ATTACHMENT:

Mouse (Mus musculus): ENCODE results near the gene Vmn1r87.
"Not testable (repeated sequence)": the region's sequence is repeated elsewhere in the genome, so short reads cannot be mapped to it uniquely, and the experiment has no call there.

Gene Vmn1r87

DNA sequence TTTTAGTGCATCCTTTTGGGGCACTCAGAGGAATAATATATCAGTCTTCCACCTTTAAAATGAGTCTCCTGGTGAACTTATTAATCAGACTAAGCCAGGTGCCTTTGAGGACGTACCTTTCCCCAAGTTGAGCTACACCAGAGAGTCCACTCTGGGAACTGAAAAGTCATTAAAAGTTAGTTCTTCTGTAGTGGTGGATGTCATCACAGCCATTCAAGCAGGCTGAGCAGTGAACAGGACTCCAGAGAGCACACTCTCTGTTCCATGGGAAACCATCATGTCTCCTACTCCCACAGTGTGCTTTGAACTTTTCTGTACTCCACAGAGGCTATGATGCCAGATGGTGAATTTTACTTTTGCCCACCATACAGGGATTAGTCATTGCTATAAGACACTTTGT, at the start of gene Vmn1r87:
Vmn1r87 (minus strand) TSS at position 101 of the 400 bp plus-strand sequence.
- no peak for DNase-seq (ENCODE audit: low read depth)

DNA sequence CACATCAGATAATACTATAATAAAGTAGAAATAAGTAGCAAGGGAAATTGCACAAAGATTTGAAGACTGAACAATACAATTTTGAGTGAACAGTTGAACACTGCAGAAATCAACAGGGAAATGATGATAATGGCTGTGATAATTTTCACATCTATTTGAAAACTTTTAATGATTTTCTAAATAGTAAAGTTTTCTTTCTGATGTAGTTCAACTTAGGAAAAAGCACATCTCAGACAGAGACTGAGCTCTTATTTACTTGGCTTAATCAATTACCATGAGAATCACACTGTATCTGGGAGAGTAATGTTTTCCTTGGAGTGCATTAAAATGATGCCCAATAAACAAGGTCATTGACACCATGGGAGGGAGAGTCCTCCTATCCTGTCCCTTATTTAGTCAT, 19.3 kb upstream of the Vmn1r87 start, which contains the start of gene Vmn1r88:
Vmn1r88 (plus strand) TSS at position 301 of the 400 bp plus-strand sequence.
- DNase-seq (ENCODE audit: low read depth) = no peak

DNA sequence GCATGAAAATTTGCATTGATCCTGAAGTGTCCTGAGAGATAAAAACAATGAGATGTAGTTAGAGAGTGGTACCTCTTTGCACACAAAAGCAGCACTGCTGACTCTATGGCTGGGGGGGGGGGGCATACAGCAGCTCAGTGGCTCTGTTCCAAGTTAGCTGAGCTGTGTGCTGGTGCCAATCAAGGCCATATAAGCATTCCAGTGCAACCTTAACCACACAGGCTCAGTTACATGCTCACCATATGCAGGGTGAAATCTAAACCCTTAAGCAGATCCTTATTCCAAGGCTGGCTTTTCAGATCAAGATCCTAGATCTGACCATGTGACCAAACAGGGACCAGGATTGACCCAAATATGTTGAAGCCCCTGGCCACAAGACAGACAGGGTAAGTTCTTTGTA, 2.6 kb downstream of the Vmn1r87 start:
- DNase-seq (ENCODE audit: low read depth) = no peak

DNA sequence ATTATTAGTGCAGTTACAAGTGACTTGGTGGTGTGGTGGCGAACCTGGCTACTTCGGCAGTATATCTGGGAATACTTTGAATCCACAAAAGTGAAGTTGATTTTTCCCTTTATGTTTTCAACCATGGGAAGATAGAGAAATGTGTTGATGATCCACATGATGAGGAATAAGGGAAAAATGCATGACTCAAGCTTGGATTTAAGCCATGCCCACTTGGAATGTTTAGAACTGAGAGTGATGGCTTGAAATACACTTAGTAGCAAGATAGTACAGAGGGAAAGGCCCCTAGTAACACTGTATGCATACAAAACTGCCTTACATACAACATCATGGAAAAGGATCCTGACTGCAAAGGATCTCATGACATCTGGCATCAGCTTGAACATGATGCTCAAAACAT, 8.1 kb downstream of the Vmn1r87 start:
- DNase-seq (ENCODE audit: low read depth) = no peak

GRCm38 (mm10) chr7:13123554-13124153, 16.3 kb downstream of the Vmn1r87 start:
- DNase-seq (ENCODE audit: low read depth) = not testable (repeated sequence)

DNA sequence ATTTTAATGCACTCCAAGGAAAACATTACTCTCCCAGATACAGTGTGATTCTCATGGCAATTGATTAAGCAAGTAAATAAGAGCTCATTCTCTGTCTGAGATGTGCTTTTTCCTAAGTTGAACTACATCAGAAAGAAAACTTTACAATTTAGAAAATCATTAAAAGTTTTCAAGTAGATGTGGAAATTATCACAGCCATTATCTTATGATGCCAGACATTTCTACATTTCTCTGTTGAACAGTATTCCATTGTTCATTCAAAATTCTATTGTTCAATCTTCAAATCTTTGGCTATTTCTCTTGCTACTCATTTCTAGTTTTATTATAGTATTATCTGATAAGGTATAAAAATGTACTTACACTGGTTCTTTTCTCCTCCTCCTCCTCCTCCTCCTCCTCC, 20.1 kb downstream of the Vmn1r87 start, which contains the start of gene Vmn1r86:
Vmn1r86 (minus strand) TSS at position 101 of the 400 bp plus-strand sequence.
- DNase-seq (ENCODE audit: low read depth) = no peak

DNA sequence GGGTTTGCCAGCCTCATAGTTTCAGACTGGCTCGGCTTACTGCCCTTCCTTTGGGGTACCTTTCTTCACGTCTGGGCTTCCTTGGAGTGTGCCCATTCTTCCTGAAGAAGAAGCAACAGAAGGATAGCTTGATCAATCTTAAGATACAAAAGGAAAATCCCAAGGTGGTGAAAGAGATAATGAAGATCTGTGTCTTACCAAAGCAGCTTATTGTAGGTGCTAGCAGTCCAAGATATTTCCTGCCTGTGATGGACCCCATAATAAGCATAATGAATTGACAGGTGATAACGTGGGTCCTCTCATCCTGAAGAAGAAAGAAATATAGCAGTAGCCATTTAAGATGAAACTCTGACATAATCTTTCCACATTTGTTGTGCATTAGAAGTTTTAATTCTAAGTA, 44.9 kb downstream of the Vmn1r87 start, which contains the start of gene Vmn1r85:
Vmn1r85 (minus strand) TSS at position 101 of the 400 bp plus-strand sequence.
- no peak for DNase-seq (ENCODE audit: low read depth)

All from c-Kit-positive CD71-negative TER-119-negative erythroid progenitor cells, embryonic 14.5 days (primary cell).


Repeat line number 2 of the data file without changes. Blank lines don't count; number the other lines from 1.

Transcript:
"Not testable (repeated sequence)": the region's sequence is repeated elsewhere in the genome, so short reads cannot be mapped to it uniquely, and the experiment has no call there.